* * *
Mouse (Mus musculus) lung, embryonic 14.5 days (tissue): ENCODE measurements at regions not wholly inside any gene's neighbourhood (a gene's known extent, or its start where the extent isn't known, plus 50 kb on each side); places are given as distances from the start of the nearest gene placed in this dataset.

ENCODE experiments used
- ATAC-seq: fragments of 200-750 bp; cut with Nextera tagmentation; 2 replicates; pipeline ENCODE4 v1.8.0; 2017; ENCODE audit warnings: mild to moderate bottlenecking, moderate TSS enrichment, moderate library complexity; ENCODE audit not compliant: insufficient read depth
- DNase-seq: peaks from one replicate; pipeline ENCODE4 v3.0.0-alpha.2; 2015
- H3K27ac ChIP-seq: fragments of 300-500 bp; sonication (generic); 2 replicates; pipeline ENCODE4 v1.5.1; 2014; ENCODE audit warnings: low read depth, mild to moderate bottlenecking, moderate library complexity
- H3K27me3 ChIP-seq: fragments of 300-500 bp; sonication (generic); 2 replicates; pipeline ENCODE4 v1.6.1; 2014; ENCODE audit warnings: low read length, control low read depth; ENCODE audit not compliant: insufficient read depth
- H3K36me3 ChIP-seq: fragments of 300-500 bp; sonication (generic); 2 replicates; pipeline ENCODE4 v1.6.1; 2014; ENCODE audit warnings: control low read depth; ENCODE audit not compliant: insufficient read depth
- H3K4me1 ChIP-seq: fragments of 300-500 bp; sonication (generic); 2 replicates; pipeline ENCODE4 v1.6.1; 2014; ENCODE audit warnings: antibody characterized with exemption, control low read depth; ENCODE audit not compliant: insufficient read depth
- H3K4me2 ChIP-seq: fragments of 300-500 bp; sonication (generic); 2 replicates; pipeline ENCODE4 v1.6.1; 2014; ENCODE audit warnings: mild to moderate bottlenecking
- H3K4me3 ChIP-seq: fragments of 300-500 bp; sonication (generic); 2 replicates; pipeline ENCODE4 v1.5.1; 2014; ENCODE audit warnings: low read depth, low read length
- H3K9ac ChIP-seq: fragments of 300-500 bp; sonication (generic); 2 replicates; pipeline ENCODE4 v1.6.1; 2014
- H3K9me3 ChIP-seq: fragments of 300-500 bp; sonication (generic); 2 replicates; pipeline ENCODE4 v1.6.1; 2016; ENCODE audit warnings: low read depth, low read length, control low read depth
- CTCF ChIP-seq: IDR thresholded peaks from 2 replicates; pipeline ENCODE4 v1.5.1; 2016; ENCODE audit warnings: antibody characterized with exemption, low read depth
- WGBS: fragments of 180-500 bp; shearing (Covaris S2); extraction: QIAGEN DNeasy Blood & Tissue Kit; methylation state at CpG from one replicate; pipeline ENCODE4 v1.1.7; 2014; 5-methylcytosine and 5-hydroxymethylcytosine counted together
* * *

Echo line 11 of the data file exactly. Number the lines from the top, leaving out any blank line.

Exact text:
- H3K9ac ChIP-seq: fragments of 300-500 bp; sonication (generic); 2 replicates; pipeline ENCODE4 v1.6.1; 2014